The first four letters of the New Testament — Romans, First and Second Corinthians, and Galatians — are the development of the phrase, “Christ in you,” teaching us what the indwelling life of Christ is intended to do. But beginning with the letter to the church at Ephesus, we are to learn and understand what it means for us to be “in Christ” and to share the body life of the Lord Jesus Christ — “you in Christ.” Here is the great theme of this letter — the believer in Christ, or the nature of the Church. – Ray C. Stedman
Study Resources: Ephesians Resources
Teacher: Krisan Marotta on January 08, 2014. To begin our study, we’ll answer the questions: “who is Paul”, “where was Ephesus” and “what was Paul’s relationship to the church at Ephesus?” Additionally, we’ll look at the significance of Paul’s greeting.
Teacher: Krisan Marotta on January 15, 2014. After the initial greeting, Paul launches into the body of his letter with covering our spiritual blessings that the blessings results from God’s grace and the work of Jesus Christ.
Teacher: Krisan Marotta on February 05, 2014. Having explained the rich blessings we have in Christ, Paul prays that we would fully comprehend who we are in Christ.
Teacher: Krisan Marotta on February 12, 2014, Continuing the theme from chapter 1, Paul vividly contrasts what we are by nature and what we can become by grace.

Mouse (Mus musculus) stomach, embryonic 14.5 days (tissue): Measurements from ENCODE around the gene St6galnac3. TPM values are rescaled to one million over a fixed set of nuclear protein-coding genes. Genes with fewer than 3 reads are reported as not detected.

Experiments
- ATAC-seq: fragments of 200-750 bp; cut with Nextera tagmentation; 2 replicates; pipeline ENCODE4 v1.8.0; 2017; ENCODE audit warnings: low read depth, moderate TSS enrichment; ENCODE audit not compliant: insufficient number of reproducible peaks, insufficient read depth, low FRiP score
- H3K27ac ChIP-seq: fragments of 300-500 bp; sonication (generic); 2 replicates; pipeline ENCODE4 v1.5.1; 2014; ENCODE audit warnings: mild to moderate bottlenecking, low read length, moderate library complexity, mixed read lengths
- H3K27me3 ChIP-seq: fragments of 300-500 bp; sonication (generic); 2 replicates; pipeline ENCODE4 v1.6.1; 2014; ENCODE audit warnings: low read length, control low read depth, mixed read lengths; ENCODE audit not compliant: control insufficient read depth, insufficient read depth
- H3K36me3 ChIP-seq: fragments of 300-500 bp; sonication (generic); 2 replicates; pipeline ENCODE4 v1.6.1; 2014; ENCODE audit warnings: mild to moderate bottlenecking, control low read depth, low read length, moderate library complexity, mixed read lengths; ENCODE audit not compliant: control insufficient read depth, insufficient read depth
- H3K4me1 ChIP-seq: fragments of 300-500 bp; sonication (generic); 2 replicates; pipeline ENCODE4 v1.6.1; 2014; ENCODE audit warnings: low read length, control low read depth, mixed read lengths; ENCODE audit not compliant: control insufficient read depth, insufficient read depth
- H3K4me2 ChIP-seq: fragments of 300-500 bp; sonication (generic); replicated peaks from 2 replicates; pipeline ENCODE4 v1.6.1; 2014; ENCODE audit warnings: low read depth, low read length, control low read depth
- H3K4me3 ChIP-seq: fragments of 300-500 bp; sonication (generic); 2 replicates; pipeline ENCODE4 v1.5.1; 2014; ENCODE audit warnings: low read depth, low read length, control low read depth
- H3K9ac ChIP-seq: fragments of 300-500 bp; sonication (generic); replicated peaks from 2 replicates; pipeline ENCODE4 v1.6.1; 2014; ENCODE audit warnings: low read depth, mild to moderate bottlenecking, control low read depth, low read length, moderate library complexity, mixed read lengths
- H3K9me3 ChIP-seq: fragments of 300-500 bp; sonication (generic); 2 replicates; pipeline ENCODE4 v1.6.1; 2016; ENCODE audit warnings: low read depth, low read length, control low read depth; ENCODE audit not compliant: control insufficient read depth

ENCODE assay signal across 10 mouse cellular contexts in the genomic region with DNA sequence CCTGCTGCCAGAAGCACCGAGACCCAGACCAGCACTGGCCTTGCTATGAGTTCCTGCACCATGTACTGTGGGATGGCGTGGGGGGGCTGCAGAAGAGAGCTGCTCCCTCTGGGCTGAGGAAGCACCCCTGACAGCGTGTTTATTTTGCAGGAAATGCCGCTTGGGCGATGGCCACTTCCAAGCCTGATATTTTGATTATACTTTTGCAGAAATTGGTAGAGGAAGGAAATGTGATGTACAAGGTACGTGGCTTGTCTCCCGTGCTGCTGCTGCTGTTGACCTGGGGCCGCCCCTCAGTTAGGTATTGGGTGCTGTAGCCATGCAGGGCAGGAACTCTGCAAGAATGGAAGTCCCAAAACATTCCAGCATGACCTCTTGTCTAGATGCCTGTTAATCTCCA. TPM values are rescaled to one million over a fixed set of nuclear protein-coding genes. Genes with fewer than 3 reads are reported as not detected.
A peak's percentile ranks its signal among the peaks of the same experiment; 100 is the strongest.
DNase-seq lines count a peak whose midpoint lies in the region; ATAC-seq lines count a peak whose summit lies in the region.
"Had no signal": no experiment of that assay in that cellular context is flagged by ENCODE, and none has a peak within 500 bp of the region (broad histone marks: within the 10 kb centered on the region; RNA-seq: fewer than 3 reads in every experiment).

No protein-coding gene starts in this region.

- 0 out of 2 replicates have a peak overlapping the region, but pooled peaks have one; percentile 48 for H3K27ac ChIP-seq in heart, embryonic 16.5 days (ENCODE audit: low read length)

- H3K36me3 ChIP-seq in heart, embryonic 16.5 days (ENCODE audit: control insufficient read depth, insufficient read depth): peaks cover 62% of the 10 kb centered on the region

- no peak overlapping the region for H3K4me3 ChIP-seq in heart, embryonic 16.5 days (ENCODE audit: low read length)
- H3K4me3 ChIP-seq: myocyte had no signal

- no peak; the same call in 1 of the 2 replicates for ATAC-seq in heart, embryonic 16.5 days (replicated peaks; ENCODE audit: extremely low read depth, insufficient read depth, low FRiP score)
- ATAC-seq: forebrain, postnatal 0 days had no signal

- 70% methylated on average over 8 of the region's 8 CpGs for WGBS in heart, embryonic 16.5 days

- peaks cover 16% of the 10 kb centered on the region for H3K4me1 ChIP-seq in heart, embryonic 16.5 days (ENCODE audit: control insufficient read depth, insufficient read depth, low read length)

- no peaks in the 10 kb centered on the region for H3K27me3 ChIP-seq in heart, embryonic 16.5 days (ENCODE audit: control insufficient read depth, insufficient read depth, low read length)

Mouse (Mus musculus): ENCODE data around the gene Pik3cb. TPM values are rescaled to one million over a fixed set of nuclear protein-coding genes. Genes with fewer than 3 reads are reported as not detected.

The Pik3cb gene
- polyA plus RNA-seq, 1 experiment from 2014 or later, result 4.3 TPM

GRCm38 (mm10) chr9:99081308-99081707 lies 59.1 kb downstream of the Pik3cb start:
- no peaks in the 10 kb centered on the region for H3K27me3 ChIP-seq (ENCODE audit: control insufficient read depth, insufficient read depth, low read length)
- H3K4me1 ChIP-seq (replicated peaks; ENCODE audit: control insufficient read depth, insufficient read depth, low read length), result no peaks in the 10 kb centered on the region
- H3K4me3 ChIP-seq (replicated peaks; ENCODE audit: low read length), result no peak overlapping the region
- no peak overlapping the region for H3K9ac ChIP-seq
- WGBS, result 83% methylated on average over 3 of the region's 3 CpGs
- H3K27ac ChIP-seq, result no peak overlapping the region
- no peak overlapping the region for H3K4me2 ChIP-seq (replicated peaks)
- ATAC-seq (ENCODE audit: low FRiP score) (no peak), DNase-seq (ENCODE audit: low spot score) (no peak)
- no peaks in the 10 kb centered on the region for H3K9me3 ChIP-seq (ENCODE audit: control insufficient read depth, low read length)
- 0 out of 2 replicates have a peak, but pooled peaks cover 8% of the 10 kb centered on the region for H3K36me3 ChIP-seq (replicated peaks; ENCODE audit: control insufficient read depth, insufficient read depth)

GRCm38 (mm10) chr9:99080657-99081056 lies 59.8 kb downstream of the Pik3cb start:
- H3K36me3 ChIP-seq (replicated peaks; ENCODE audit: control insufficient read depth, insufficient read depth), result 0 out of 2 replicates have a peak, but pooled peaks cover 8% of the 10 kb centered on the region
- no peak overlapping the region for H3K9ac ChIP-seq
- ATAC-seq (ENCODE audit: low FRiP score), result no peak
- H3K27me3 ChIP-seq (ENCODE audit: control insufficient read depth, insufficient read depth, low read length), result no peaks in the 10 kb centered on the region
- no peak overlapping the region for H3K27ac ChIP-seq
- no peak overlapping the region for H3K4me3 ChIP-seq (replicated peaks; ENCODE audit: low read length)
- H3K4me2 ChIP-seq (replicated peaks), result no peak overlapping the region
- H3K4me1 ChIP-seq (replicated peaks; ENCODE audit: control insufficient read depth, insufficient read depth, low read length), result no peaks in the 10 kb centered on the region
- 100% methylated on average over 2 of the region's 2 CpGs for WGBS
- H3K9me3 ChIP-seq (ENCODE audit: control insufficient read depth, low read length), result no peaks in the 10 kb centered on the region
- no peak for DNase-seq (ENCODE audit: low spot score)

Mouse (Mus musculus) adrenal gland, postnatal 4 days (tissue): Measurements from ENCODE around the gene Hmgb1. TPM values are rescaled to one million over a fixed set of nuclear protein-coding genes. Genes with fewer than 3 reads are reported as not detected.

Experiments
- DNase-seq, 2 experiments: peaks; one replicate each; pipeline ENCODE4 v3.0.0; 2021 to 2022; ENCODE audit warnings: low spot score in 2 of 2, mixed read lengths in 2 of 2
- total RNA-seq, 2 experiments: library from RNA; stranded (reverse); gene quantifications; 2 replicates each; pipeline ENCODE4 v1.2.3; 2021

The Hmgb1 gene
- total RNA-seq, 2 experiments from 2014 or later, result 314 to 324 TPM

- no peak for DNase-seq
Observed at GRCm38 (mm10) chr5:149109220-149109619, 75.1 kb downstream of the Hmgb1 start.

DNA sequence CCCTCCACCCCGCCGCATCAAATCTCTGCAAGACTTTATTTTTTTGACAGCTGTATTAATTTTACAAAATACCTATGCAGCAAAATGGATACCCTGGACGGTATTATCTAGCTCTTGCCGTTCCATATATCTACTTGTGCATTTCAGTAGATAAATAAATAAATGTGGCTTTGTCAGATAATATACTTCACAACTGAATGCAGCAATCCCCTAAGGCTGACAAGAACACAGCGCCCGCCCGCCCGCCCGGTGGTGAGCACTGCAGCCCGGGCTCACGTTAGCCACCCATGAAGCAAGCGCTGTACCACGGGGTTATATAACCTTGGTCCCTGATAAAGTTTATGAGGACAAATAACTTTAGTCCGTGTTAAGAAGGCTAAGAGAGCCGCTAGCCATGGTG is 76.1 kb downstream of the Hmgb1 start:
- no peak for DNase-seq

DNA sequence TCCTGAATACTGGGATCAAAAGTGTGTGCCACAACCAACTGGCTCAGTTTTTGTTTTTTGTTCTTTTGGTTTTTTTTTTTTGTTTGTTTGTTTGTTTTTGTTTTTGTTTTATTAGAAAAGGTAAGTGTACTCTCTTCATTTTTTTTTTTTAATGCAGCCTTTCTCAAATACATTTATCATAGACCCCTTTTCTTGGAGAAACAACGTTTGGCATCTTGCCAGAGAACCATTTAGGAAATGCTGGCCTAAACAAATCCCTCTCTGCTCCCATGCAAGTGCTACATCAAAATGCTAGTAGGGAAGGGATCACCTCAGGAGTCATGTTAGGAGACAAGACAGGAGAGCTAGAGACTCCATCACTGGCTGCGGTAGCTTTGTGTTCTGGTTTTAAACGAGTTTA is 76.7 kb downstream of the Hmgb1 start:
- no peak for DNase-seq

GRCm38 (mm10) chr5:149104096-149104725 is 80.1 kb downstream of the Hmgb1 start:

Teacher: Krisan Marotta on February 19, 2014. Paul continues contrasting who we are by nature with what we can become by grace. His main point is: Remember that at one time you were alienated, but now in Christ you have been brought near, so then you are no longer strangers but fellow citizens.
Teacher: Krisan Marotta on February 26, 2014. In chapter 3 Paul turns the spotlight on himself. As he writes Ephesians, Paul is chained to a Roman guard. He encourages his readers not to lose heart at his tribulations because they are part of the larger story of God redeeming a people for himself. Who is on the other end of your chain?
Teacher: Krisan Marotta on March 12, 2014. Paul concludes the first half of the book with a prayer for unity, spiritual maturity and a full understanding of the love of Christ.
Teacher: Krisan Marotta on March 19, 2014. In the second half of the letter, Paul moves from exposition to exhortation. Having said that God is about redeeming a people for himself and that we are the one united new family, it raises the question, how is the church suppose to function? Paul focuses on unity (4:1-6), role (4:7-10) and growth (4:11-16).
Teacher: Krisan Marotta on April 09, 2014. Paul argues that the gospel changes our perspective of life. We are no longer to live like unbelievers because our understanding has changed. Before we didn’t know the truth. Now we know the truth.
Teacher: Libby Taggart on April 16, 2014. Paul contrasts the new life believers with their old life, urging his readers to walk in love, to walk in light and to walk in wisdom.
Teacher: Libby Taggart on April 23, 2014. Paul encourages husbands to love their own wives as their own bodies and wives to respect their own husbands, explaining how the marriage relationship mirrors the relationship of Christ and the church.
Teacher: Libby Taggart on April 30, 2014. Paul gives advice to Christians who live and work under authority and those holding authority on how to live out that calling.
Teacher: Libby Taggart on May 07, 2014. Paul closes his letter with an exhortation to stand firm in the faith and put on the full armor of God.
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